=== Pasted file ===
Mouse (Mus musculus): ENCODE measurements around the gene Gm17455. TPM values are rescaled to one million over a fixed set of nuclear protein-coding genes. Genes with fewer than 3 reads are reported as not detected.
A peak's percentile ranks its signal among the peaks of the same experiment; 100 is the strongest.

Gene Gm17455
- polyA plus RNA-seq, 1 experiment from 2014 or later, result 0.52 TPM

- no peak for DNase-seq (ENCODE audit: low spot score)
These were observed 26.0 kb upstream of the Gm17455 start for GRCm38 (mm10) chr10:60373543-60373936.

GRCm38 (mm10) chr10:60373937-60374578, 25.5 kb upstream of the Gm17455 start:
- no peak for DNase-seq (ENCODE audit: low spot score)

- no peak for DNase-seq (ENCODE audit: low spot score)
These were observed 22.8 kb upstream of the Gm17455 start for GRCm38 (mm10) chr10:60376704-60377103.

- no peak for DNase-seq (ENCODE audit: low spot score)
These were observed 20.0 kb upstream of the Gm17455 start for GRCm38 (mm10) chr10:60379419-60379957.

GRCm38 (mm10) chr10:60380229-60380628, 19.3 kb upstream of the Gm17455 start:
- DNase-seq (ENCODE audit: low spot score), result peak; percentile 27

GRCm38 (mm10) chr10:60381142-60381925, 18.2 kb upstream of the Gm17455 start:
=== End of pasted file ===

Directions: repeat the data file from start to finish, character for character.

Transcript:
Mouse (Mus musculus): ENCODE measurements around the gene Gm17455. TPM values are rescaled to one million over a fixed set of nuclear protein-coding genes. Genes with fewer than 3 reads are reported as not detected.
A peak's percentile ranks its signal among the peaks of the same experiment; 100 is the strongest.

Gene Gm17455
- polyA plus RNA-seq, 1 experiment from 2014 or later, result 0.52 TPM

- no peak for DNase-seq (ENCODE audit: low spot score)
These were observed 26.0 kb upstream of the Gm17455 start for GRCm38 (mm10) chr10:60373543-60373936.

GRCm38 (mm10) chr10:60373937-60374578, 25.5 kb upstream of the Gm17455 start:
- no peak for DNase-seq (ENCODE audit: low spot score)

- no peak for DNase-seq (ENCODE audit: low spot score)
These were observed 22.8 kb upstream of the Gm17455 start for GRCm38 (mm10) chr10:60376704-60377103.

- no peak for DNase-seq (ENCODE audit: low spot score)
These were observed 20.0 kb upstream of the Gm17455 start for GRCm38 (mm10) chr10:60379419-60379957.

GRCm38 (mm10) chr10:60380229-60380628, 19.3 kb upstream of the Gm17455 start:
- DNase-seq (ENCODE audit: low spot score), result peak; percentile 27

GRCm38 (mm10) chr10:60381142-60381925, 18.2 kb upstream of the Gm17455 start: